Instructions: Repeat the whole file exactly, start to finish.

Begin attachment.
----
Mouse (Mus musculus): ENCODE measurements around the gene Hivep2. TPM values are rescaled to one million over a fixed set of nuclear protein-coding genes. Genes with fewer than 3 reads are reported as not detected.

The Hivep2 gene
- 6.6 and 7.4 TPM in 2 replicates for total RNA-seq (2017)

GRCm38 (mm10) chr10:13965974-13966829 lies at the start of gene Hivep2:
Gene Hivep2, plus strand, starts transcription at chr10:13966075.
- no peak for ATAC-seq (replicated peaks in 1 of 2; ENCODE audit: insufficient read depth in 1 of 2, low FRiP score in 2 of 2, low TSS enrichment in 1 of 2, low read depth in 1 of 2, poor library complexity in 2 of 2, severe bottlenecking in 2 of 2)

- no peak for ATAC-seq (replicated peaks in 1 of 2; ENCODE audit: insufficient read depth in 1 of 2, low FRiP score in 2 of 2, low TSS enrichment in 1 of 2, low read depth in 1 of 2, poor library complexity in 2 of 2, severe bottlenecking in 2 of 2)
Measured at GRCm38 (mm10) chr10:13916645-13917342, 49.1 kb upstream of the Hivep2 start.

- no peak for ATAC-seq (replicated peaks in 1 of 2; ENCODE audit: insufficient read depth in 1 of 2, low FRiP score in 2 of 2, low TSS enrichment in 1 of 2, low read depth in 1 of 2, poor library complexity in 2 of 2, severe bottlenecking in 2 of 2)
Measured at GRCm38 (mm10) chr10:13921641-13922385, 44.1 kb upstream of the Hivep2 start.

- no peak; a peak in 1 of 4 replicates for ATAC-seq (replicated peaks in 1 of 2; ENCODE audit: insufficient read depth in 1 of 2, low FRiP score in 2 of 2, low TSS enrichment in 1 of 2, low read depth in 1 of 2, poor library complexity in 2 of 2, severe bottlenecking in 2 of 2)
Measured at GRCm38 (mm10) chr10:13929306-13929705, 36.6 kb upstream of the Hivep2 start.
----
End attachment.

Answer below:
Mouse (Mus musculus): ENCODE measurements around the gene Hivep2. TPM values are rescaled to one million over a fixed set of nuclear protein-coding genes. Genes with fewer than 3 reads are reported as not detected.

The Hivep2 gene
- 6.6 and 7.4 TPM in 2 replicates for total RNA-seq (2017)

GRCm38 (mm10) chr10:13965974-13966829 lies at the start of gene Hivep2:
Gene Hivep2, plus strand, starts transcription at chr10:13966075.
- no peak for ATAC-seq (replicated peaks in 1 of 2; ENCODE audit: insufficient read depth in 1 of 2, low FRiP score in 2 of 2, low TSS enrichment in 1 of 2, low read depth in 1 of 2, poor library complexity in 2 of 2, severe bottlenecking in 2 of 2)

- no peak for ATAC-seq (replicated peaks in 1 of 2; ENCODE audit: insufficient read depth in 1 of 2, low FRiP score in 2 of 2, low TSS enrichment in 1 of 2, low read depth in 1 of 2, poor library complexity in 2 of 2, severe bottlenecking in 2 of 2)
Measured at GRCm38 (mm10) chr10:13916645-13917342, 49.1 kb upstream of the Hivep2 start.

- no peak for ATAC-seq (replicated peaks in 1 of 2; ENCODE audit: insufficient read depth in 1 of 2, low FRiP score in 2 of 2, low TSS enrichment in 1 of 2, low read depth in 1 of 2, poor library complexity in 2 of 2, severe bottlenecking in 2 of 2)
Measured at GRCm38 (mm10) chr10:13921641-13922385, 44.1 kb upstream of the Hivep2 start.

- no peak; a peak in 1 of 4 replicates for ATAC-seq (replicated peaks in 1 of 2; ENCODE audit: insufficient read depth in 1 of 2, low FRiP score in 2 of 2, low TSS enrichment in 1 of 2, low read depth in 1 of 2, poor library complexity in 2 of 2, severe bottlenecking in 2 of 2)
Measured at GRCm38 (mm10) chr10:13929306-13929705, 36.6 kb upstream of the Hivep2 start.